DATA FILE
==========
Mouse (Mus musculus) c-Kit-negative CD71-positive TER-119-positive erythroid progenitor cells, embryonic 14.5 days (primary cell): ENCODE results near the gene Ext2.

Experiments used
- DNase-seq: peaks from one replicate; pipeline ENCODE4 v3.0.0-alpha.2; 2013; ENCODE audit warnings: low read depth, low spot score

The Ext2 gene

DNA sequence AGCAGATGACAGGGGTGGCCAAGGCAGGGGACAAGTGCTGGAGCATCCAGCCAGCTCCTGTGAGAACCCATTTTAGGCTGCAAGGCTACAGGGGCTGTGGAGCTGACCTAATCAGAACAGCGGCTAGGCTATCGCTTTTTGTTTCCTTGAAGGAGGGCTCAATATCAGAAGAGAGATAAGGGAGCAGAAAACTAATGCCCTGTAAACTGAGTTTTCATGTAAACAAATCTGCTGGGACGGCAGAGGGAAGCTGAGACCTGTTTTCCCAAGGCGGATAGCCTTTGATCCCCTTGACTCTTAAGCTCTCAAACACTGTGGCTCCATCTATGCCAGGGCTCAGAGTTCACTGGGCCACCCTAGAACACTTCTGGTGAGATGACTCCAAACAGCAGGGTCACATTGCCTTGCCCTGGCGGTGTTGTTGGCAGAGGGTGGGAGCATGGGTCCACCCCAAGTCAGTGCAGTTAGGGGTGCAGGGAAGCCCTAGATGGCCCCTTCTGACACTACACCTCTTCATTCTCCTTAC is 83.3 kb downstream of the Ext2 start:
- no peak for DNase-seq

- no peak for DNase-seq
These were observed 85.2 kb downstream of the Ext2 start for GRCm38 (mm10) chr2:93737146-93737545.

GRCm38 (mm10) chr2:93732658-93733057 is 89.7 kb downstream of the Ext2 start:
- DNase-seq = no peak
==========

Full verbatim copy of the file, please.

Mouse (Mus musculus) c-Kit-negative CD71-positive TER-119-positive erythroid progenitor cells, embryonic 14.5 days (primary cell): ENCODE results near the gene Ext2.

Experiments used
- DNase-seq: peaks from one replicate; pipeline ENCODE4 v3.0.0-alpha.2; 2013; ENCODE audit warnings: low read depth, low spot score

The Ext2 gene

DNA sequence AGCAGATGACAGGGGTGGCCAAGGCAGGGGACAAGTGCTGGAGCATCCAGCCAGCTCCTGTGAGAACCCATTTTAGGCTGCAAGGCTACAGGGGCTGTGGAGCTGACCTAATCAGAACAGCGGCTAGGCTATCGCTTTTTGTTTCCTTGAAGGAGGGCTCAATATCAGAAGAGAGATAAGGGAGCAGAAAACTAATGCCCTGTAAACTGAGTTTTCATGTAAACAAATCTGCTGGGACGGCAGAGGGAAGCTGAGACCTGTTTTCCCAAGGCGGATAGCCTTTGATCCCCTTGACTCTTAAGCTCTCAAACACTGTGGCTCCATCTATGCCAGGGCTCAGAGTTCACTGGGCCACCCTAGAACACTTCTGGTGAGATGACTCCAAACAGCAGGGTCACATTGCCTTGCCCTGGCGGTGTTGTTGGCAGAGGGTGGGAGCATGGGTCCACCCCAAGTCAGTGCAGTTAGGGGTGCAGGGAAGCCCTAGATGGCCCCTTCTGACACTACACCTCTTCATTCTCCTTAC is 83.3 kb downstream of the Ext2 start:
- no peak for DNase-seq

- no peak for DNase-seq
These were observed 85.2 kb downstream of the Ext2 start for GRCm38 (mm10) chr2:93737146-93737545.

GRCm38 (mm10) chr2:93732658-93733057 is 89.7 kb downstream of the Ext2 start:
- DNase-seq = no peak